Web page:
Uni­ver­sity of Arkansas study

The Poultry Bulletin - - LOCAL NEWS -

In a sim­i­lar study it was found that adding eggs to the di­ets of 6 to 8-year old chil­dren in un­der­nour­ished ar­eas in ru­ral Uganda in­creased their height and weight.

When it comes to hav­ing a pos­i­tive ef­fect on phys­i­cal growth, two eggs are bet­ter than one, and one egg is bet­ter than hav­ing no source of pro­tein and nu­tri­ents crit­i­cal to growth and de­vel­op­ment, ac­cord­ing to this pi­lot study con­ducted by Uni­ver­sity of Arkansas Sys­tem Di­vi­sion of Agri­cul­ture re­searchers. The study fo­cused on three schools in the ru­ral Kit­gum dis­trict of north­ern Uganda.

“Coun­tries in sub­sa­ha­ran Africa have a high preva­lence of chil­dren that are un­der­weight with sig­nif­i­cant stunt­ing of growth,” said Jamie Baum, one of the au­thors, adding that mi­cronu­tri­ents are crit­i­cal to phys­i­cal and cog­ni­tive de­vel­op­ment.

“Eggs are an in­ex­pen­sive source of 13 es­sen­tial mi­cronu­tri­ents and a good source of high-qual­ity pro­tein, which makes them an ideal can­di­date for im­ple­men­ta­tion into a school feed­ing pro­gram,” re­searchers said.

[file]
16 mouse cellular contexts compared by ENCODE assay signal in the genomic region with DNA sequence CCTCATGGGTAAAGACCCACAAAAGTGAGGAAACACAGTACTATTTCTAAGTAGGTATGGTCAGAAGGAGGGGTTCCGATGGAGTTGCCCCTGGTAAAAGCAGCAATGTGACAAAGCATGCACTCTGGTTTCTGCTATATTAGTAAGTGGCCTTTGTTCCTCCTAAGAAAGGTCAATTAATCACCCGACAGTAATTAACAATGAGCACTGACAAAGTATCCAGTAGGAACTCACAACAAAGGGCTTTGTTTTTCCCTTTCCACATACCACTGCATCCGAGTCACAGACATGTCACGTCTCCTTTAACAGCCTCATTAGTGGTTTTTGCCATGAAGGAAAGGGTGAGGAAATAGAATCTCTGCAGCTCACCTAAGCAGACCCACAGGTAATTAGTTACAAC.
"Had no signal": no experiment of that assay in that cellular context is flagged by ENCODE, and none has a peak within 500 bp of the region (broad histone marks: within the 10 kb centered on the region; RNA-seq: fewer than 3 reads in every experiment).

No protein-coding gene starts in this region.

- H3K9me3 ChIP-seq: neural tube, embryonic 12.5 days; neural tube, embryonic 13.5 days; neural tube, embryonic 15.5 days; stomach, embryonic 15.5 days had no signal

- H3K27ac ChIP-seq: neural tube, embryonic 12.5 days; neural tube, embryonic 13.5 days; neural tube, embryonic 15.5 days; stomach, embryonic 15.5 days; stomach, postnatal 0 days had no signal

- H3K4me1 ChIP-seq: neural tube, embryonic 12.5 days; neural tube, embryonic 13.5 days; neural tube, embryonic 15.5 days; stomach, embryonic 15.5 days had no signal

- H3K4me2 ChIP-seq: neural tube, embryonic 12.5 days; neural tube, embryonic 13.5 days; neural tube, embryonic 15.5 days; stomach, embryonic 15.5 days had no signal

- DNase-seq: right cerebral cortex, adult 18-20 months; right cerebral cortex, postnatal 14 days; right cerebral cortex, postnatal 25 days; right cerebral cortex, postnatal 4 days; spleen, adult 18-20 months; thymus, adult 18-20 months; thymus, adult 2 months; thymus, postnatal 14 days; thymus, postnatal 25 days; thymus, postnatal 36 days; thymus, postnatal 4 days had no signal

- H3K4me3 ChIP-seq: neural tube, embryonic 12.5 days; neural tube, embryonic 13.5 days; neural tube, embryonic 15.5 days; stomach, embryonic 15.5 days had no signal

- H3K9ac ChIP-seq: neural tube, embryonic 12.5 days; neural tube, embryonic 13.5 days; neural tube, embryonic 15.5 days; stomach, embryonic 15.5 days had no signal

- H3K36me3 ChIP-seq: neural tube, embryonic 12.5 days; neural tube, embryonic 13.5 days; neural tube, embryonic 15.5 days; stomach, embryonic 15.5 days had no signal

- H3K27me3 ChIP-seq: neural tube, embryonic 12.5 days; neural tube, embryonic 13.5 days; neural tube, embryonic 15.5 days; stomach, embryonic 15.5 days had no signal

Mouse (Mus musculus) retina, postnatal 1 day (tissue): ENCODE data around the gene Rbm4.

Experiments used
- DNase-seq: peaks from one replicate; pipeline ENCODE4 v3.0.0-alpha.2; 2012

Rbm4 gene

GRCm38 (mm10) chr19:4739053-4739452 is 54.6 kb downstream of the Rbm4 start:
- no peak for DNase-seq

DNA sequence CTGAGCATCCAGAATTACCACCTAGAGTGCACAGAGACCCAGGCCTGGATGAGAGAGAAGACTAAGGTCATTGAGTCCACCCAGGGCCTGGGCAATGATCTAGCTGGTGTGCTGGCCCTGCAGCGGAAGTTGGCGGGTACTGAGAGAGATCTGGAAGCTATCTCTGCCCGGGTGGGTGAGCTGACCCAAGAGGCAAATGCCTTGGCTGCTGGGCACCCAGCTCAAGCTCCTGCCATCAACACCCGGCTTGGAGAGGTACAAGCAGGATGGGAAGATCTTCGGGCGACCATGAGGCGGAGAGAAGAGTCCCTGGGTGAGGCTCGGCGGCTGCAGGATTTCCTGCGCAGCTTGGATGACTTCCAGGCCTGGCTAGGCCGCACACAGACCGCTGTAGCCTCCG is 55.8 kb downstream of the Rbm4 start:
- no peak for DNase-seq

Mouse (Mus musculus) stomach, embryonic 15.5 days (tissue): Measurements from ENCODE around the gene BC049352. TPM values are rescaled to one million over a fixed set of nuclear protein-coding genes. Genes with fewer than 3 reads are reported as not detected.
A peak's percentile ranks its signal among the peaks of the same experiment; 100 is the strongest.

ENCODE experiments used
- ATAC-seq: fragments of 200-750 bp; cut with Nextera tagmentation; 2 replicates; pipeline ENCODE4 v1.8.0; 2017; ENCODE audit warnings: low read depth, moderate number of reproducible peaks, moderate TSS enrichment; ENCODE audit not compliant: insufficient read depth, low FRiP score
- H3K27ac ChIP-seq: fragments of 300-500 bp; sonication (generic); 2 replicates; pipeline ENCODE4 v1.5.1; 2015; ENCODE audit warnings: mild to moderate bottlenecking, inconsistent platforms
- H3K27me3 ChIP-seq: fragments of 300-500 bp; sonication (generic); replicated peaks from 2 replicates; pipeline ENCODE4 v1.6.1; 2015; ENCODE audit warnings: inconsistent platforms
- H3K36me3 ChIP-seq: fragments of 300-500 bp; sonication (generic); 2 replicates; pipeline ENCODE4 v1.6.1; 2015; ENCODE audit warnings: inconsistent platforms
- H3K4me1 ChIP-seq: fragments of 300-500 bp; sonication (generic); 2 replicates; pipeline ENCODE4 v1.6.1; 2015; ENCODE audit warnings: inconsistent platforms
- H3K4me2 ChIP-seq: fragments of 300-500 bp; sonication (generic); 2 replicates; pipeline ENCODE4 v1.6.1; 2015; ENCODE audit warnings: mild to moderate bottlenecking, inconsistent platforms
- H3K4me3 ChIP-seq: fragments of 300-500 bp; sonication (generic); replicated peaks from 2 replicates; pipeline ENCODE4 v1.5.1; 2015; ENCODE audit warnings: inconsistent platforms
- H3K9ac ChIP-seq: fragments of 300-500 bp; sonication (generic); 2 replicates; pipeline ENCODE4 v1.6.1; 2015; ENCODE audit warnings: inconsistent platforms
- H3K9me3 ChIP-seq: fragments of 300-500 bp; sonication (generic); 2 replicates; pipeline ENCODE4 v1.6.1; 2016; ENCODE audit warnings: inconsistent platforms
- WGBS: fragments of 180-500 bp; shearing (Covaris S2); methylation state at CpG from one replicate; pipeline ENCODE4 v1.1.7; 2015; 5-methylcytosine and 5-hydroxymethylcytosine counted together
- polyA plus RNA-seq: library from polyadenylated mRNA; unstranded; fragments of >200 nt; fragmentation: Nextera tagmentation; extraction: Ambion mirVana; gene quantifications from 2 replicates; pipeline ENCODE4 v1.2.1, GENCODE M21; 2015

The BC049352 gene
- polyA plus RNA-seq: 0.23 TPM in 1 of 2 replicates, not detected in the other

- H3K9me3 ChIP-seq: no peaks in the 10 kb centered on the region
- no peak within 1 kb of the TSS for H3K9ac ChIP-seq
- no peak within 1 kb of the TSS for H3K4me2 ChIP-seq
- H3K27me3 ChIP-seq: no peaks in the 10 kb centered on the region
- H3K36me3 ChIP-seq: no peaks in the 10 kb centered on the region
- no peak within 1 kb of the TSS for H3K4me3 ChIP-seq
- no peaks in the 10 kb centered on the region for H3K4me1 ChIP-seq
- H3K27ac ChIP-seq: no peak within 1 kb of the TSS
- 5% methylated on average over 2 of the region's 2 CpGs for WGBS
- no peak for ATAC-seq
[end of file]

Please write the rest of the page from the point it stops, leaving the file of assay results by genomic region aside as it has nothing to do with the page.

The school chil­dren, be­tween ages 6 and 8, were pro­vided with hard-boiled eggs five days a week and their growth was tracked by mea­sur­ing height, weight, midup­per arm cir­cum­fer­ence and tri­cep skin­fold thick­ness. The study found that all chil­dren grew in both height and weight, but chil­dren who had two eggs a day had sig­nif­i­cantly higher growth at the end of six months than those who had one egg and the group who re­ceived no eggs showed the least growth.

The team could demon­strate that eggs, given as a sup­ple­ment to their diet five days a week, im­proved the pa­ram­e­ters of growth in school-aged chil­dren par­tic­i­pat­ing in school feed­ing pro­grams in ru­ral Uganda.¡

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